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I write from Jerusalem, a city of beauty, hope and aspirations, the “City of Peace.” First, thanks to so many of you who called and e-mailed with concern. I am safe and fine.
As many of you know, I have been honored to study for the last few weeks at the Shalom Hartman Institute, a wonderful place of scholarship and vision where rabbis of all dominations come together to be both challenged and inspired by some of Israel’s greatest teachers of Jewish text. Poignantly, the topic of our study this session was “War and Peace in the Jewish Tradition.” While we labored over ancient texts and their implication for our Jewish future, the reality of Israel in these last weeks has accented every word.
In my short time here, I watched a nation wait with prayerful hope that the three kidnapped teens –Gilad, Naftali, and Eyal- would be brought home safe. Sadly, I watched that hope turn to the grief and anger at the discovery of their bodies. The pain of the families burying these young victims of senseless hatred was almost unbearable; their dignity and compassion was inspiring. The national reaction was more than palatable: spontaneous prayer vigils and songs of hope and peace. And yet, it was dashed, for even before their shiva had ended, hatred and bigotry turned to murder.
Mohammed Abu Khdeir, an Arab teenager, was kidnapped and burnt alive. In those flames, I believe that part of the Jewish soul of the State of Israel burned as well. Just as the only thing black and white about the texts I studied was the way in which they appeared on the paper, nothing in Israel’s reality is so either. Life here is complicated and it cannot be reduced to the sound bites of CNN, FOX, or sensationalist pundits. Israel is complicated and complex. The country’s longing for peace and its struggle for security demand much more of us than a letter from Jerusalem can provide.
But I want to share some of my observations from these weeks. I wish to tell you that, after shuttling into bomb shelters here in Jerusalem, when the siren ends life is strangely normal. Because the common soul in the Middle East, whether Israeli or Palestinian, Jew or Muslim, desires peace. But more than this, their souls also crave normalcy. As I have visited with both Arab and Israeli friends, whom I have known for more than 30 years now, they want an end to the suffering and an end to the chaos. Yes, everyone experiences fear as you leave your car to stand by the road side when the siren sounds and rockets are seen in the sky over your head. There is fear when mothers rush to take children into the shelters, often with just 15 seconds of warning. There is fear when fathers and mothers, sons and daughters, brothers and sisters, leave home and say goodbye as they are called to military duty. There is fear, too, in the soldiers for what has to be done and for the suffering that will result.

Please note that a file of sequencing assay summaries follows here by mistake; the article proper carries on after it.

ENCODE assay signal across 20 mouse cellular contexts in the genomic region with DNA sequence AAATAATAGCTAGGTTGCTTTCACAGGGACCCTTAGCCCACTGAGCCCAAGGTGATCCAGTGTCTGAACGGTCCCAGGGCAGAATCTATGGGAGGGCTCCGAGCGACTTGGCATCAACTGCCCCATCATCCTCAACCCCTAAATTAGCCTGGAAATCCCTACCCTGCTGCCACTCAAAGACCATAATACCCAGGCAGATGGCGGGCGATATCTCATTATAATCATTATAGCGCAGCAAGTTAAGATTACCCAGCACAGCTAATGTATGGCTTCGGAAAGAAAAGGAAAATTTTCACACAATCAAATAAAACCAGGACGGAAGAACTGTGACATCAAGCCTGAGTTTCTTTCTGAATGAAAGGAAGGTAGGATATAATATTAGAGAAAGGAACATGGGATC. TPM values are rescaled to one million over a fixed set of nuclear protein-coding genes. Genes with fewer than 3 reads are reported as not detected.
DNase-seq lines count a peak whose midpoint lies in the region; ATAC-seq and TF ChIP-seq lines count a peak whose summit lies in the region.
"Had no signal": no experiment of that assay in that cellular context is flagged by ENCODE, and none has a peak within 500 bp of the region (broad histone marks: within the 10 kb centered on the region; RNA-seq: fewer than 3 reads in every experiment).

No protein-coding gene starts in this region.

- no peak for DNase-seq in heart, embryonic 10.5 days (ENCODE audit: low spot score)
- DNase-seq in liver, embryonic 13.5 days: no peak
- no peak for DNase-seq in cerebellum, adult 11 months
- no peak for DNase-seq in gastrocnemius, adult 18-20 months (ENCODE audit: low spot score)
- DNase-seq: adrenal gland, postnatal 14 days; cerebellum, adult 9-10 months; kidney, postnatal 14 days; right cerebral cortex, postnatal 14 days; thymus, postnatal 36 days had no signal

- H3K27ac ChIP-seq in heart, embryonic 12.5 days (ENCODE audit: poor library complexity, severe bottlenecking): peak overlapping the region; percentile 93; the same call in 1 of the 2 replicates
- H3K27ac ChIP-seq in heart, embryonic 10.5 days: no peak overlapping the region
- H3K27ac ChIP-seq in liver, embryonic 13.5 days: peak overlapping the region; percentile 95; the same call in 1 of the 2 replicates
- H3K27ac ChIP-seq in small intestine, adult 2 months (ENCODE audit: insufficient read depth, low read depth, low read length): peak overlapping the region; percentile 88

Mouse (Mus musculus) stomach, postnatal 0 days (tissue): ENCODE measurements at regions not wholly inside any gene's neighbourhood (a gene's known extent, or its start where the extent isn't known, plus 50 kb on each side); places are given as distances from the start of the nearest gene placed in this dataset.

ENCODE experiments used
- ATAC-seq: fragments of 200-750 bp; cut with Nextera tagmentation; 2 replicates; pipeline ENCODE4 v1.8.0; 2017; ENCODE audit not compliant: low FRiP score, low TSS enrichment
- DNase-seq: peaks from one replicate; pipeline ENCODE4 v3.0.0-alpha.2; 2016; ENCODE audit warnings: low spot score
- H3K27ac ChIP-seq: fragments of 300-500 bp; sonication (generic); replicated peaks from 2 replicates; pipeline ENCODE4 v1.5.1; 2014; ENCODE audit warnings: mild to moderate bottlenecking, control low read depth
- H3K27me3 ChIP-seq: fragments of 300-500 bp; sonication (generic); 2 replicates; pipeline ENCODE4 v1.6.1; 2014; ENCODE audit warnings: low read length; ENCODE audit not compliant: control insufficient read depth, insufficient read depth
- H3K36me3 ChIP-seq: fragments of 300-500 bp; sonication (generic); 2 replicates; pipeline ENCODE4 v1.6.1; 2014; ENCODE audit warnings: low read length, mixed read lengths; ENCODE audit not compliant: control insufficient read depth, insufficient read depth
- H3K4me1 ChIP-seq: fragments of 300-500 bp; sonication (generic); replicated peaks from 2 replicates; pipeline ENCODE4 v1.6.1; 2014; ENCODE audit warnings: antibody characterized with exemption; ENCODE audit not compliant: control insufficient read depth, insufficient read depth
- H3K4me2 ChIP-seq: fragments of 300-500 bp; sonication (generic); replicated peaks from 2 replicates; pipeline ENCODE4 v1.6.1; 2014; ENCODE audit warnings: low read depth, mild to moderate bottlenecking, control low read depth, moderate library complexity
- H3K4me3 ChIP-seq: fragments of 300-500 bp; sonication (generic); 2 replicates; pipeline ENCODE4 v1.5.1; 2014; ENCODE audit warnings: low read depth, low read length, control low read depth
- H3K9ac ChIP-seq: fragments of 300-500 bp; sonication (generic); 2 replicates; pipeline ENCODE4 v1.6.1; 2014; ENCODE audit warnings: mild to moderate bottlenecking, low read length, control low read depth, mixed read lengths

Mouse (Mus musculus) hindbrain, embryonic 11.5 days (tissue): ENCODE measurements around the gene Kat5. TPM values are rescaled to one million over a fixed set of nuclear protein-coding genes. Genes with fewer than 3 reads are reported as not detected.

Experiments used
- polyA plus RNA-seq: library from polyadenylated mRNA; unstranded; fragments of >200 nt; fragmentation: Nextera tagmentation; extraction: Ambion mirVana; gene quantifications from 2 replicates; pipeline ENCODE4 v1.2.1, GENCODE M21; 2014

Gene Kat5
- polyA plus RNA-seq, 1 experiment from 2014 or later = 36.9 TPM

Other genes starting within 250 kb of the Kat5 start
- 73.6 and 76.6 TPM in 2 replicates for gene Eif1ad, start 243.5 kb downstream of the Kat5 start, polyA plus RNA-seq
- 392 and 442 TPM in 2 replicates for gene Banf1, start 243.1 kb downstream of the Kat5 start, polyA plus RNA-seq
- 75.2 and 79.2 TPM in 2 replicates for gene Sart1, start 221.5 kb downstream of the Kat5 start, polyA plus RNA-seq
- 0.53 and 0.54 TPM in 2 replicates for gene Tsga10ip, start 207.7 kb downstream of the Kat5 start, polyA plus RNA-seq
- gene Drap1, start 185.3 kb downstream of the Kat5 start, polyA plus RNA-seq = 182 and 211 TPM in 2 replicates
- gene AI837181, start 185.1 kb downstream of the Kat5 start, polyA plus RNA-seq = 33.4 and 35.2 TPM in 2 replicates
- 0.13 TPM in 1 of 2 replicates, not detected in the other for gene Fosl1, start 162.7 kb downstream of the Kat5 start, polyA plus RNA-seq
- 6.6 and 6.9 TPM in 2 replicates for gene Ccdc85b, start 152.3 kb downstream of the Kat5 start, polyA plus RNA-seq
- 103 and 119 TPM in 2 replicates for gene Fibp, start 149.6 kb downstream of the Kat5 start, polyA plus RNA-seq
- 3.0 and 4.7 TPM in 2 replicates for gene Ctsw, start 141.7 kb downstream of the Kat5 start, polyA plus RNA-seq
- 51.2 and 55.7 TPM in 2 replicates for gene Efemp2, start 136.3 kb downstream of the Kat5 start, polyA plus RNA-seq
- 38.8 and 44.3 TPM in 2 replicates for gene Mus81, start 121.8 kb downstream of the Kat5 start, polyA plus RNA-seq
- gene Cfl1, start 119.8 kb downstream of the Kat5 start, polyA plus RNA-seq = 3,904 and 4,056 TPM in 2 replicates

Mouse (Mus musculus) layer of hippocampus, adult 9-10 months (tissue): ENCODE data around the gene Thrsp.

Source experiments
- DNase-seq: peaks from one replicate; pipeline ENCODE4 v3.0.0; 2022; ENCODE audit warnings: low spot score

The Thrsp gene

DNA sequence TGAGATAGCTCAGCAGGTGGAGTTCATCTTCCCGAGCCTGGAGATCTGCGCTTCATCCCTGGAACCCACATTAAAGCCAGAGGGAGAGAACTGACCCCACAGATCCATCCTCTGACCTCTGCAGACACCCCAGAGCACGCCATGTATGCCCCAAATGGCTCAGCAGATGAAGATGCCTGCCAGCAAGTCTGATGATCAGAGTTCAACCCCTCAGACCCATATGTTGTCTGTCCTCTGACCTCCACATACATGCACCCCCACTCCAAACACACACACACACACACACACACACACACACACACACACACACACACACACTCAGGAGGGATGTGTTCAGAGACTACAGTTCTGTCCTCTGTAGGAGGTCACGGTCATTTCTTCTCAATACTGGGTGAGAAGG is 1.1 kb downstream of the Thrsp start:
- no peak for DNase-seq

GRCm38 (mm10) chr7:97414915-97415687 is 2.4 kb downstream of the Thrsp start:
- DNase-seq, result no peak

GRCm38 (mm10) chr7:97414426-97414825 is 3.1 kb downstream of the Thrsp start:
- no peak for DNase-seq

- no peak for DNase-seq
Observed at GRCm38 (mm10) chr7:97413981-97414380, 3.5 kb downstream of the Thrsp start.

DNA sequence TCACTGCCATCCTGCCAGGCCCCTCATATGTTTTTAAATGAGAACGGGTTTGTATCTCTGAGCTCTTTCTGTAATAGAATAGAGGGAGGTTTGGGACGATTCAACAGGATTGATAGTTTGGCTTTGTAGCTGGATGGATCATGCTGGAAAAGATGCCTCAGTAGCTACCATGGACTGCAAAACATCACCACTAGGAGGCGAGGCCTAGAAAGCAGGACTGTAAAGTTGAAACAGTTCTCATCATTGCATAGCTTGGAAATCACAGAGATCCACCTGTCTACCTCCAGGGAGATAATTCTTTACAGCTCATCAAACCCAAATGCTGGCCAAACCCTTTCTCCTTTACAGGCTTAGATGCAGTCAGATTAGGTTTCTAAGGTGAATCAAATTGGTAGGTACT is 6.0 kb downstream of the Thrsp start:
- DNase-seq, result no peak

The tensions accompanying the beginnings of “Operation Protective Edge,” the operation aimed at ending the rocket fire coming from Hamas terrorists in Gaza, have brought the frightening sound of sirens signaling rocket attacks across the center of Israel. They have also brought solidarity of belief that Israel must answer this Hamas attack on the civilian population. These tensions have equally brought the sound of another alarm in the soul of those who love this place called Israel.
These weeks have brought intensity to the question regarding the nature of the Jewish State’s soul. Israel can and will defend itself. It must. But how it uses the power to do so and to what end, is asked now in every corner of this country. Israel asks “will we be defined by what others think of us or will we be defined by what we want the Jewish State to be?” How Israel will be defined by her actions is not just an international question, but a societal question as well. Will Israeli society allow itself to be defined by the extremes? This question is played out here and abroad. We see the polarity in response to these crises. Students walk the streets here holding signs in Hebrew, English, and Arabic quoting the words of Leviticus: “Love they neighbor as thyself,” while others write signs of hate against the Arabs. The global Jewish response has been polarized as well. A UK B’nei Akiva Rabbi demanded that the IDF take the foreskins of the Arabs, that we should seek revenge on all Arabs. This is at the same time that others gather in prayer vigils praying that the IDF won’t have to send in ground troops, and that they will not have to light candles for more dead children, Palestinian and Israeli.
The sound of the siren ends and business as usual resumes almost immediately. Some say: “That is our strength here, to just go on and not let the terrorist steal our normalcy.” But I believe that to resume life as normal without further thought may be to ignore our challenge and our destiny. We can’t let the soul of our future be defined by moments of crisis alone. Every Jewish organization has sent me an e-mail that states: “Now is the time to safeguard Israel’s future.” I hope you will give generously to support Israel, but not because of a crisis, but because you believe in the dream of an inclusive, vibrant Jewish State and homeland for Jews of every shape, size, gender, belief or disbelief. Yes, our funds are needed. But our voices, our hopes, our dreams and our aspirations are needed as well. They are needed to help shape Israel’s future and her soul.
May the children here and in Gaza soon sleep safely without fear. May they sleep in peace and with hope. I encourage you to join me in such a prayer. But more, I hope you will join me in the year to come to work to make this goal a reality for children and parents alike in this city, Jerusalem, and in the land of Israel where the world’s dream of a better tomorrow and a better world were born.
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